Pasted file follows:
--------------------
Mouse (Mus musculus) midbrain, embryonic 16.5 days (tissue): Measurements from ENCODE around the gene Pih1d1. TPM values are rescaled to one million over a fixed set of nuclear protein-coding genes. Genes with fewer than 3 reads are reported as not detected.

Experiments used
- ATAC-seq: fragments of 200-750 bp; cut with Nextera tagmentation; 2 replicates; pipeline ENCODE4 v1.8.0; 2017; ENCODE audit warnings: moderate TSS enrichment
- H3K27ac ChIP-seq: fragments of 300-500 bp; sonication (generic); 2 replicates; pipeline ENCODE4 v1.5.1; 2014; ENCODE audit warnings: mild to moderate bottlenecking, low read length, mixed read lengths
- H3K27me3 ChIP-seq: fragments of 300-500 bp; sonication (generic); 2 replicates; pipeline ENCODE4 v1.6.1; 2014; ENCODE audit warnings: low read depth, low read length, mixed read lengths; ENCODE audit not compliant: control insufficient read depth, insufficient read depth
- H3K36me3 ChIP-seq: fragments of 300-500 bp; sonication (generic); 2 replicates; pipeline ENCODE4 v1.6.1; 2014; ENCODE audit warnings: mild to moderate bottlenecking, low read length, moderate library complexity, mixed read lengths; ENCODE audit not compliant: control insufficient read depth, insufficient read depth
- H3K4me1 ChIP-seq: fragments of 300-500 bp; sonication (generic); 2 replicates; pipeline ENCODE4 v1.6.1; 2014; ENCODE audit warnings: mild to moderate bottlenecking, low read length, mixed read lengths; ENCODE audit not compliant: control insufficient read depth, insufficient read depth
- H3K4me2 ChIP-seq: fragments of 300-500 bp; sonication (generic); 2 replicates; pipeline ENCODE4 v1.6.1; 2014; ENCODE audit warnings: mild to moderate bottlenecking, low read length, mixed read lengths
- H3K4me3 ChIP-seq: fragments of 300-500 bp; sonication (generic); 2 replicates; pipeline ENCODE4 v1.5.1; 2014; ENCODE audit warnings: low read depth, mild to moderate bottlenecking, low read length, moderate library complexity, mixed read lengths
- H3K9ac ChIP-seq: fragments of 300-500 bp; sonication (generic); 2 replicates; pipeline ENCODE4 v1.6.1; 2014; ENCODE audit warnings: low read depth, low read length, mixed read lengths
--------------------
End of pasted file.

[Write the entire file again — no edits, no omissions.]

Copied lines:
Mouse (Mus musculus) midbrain, embryonic 16.5 days (tissue): Measurements from ENCODE around the gene Pih1d1. TPM values are rescaled to one million over a fixed set of nuclear protein-coding genes. Genes with fewer than 3 reads are reported as not detected.

Experiments used
- ATAC-seq: fragments of 200-750 bp; cut with Nextera tagmentation; 2 replicates; pipeline ENCODE4 v1.8.0; 2017; ENCODE audit warnings: moderate TSS enrichment
- H3K27ac ChIP-seq: fragments of 300-500 bp; sonication (generic); 2 replicates; pipeline ENCODE4 v1.5.1; 2014; ENCODE audit warnings: mild to moderate bottlenecking, low read length, mixed read lengths
- H3K27me3 ChIP-seq: fragments of 300-500 bp; sonication (generic); 2 replicates; pipeline ENCODE4 v1.6.1; 2014; ENCODE audit warnings: low read depth, low read length, mixed read lengths; ENCODE audit not compliant: control insufficient read depth, insufficient read depth
- H3K36me3 ChIP-seq: fragments of 300-500 bp; sonication (generic); 2 replicates; pipeline ENCODE4 v1.6.1; 2014; ENCODE audit warnings: mild to moderate bottlenecking, low read length, moderate library complexity, mixed read lengths; ENCODE audit not compliant: control insufficient read depth, insufficient read depth
- H3K4me1 ChIP-seq: fragments of 300-500 bp; sonication (generic); 2 replicates; pipeline ENCODE4 v1.6.1; 2014; ENCODE audit warnings: mild to moderate bottlenecking, low read length, mixed read lengths; ENCODE audit not compliant: control insufficient read depth, insufficient read depth
- H3K4me2 ChIP-seq: fragments of 300-500 bp; sonication (generic); 2 replicates; pipeline ENCODE4 v1.6.1; 2014; ENCODE audit warnings: mild to moderate bottlenecking, low read length, mixed read lengths
- H3K4me3 ChIP-seq: fragments of 300-500 bp; sonication (generic); 2 replicates; pipeline ENCODE4 v1.5.1; 2014; ENCODE audit warnings: low read depth, mild to moderate bottlenecking, low read length, moderate library complexity, mixed read lengths
- H3K9ac ChIP-seq: fragments of 300-500 bp; sonication (generic); 2 replicates; pipeline ENCODE4 v1.6.1; 2014; ENCODE audit warnings: low read depth, low read length, mixed read lengths